Environment and Earth observation today

Environment and Earth Observation today

Most of times potential uses of Earth observation (EO) are narrowed down to three, such as regulation and enforcement of specific laws, monitoring of compliance with environmental laws in previously targeted sites, and provision of historic evidence. EO is unlikely to replace ground-based monitoring, but in the right circumstances, it can provide valuable supplementary data and court evidence and increase the efficiency of monitoring by narrowing or pre-selecting areas for ground-based investigation.

Earth observation technology is both ‘invisible’ and virtually omnipresent. As such, it will provide a strong deterrent effect once widely used. It may not be able to continuously monitor a location but this could be the general perception and as such, it might be seen as a credible ‘threat’. Ray Purdy agrees in his article from 2009 and explains that the EO services could therefore decrease the resources required for monitoring and improve overall law enforcement. More efficient use of resources would mean better handling of an increasing volume of environmental laws with the same or smaller teams. 

As a number of authors argued in 2010, Earth observation could significantly support environmental policy development, contributing required up-to-date spatial information on the state of the environment and the impacts of policies over larger areas. According to this article, satellite-derived information can help:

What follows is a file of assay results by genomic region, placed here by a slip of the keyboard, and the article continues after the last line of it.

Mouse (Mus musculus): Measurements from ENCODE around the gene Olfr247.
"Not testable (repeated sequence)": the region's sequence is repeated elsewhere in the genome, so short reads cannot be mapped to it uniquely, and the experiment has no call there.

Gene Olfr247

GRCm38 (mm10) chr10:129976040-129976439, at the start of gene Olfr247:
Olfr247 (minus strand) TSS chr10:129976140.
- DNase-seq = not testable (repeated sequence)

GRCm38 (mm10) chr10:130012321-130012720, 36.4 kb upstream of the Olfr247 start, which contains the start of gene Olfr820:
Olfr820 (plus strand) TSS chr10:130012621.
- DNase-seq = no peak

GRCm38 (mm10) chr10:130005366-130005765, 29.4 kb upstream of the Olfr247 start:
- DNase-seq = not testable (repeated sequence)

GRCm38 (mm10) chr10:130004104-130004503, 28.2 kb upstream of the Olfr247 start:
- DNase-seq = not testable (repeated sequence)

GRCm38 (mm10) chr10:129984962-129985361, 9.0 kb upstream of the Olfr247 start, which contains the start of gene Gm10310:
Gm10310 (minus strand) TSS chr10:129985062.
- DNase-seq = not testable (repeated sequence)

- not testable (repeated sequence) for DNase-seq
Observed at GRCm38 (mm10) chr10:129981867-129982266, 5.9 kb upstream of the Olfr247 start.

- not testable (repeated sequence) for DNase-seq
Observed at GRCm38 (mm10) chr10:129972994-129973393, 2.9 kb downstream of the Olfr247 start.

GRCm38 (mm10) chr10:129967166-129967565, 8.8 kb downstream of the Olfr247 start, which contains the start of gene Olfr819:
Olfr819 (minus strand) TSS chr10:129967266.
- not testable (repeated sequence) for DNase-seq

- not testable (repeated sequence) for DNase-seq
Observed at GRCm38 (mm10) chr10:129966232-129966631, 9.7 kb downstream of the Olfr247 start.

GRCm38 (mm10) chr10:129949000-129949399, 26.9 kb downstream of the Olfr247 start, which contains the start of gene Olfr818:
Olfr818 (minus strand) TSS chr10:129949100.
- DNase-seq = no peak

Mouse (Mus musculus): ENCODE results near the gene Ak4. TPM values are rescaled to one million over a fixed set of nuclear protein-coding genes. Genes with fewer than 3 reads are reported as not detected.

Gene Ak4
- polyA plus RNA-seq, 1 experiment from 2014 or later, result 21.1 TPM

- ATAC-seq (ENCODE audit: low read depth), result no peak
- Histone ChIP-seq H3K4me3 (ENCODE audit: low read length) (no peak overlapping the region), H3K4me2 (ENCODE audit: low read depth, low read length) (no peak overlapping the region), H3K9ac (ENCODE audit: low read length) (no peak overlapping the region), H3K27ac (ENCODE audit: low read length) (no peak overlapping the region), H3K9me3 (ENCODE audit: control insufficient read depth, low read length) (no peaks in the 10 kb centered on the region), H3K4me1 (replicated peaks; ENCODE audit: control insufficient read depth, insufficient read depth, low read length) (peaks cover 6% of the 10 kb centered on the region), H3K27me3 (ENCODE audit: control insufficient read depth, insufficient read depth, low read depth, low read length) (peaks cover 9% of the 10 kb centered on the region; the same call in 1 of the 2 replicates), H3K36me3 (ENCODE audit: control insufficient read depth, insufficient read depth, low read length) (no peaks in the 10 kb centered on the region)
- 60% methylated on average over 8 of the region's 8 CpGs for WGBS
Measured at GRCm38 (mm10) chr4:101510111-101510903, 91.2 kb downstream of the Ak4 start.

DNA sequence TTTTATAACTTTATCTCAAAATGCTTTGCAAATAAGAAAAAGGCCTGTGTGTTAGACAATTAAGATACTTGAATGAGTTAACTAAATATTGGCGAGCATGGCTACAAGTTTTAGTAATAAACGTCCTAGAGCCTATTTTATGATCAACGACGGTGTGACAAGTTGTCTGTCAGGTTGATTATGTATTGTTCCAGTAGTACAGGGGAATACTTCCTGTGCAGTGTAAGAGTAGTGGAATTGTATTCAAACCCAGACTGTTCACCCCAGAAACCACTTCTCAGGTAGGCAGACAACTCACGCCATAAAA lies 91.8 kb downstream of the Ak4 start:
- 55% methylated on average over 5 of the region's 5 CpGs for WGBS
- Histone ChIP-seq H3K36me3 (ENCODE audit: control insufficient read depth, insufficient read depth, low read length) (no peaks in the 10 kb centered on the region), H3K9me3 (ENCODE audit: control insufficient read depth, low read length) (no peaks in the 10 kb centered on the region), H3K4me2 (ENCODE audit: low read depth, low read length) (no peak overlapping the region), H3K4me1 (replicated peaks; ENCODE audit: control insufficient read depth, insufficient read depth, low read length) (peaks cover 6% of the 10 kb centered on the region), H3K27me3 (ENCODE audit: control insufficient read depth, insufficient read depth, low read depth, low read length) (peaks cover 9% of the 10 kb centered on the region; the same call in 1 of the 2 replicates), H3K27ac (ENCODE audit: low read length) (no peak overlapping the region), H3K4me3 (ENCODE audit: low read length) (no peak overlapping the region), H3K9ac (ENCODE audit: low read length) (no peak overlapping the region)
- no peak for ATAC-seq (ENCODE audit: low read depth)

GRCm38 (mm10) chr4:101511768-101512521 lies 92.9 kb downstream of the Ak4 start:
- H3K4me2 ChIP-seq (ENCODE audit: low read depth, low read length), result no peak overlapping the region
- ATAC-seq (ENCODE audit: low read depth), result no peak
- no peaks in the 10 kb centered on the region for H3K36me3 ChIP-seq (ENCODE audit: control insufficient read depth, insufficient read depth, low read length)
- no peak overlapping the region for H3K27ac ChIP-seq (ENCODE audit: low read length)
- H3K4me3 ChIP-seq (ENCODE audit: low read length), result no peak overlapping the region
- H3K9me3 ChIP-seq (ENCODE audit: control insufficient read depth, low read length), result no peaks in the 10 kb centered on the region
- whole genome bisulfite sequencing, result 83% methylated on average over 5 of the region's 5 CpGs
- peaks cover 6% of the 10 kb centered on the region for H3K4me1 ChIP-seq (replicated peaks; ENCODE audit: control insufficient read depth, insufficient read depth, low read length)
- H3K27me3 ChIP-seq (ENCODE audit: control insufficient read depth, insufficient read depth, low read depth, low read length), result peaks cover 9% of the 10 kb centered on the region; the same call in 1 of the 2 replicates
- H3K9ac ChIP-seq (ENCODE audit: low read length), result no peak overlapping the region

a) formulate policies by verifying and quantifying issues that have been recognized on the ground;

b) implement policies, e.g. through retrospective baselines to clarify changes over time in cases where these where not establishes prior to developments, e.g. oilfields;

c) with policy control, including enforcement and compliance with regulations, e.g. land use impacts on protected areas, illegal logging, and urban sprawl; and

d) provide data for evaluation of policies and thus inform their further development.

At present, the legal sector does not regularly use satellite-derived information for environmental law enforcement. enviroLENS aims to bridge this gap and showcase the use of Earth observation data as ready-to-access evidence and scenario information on environmental situations.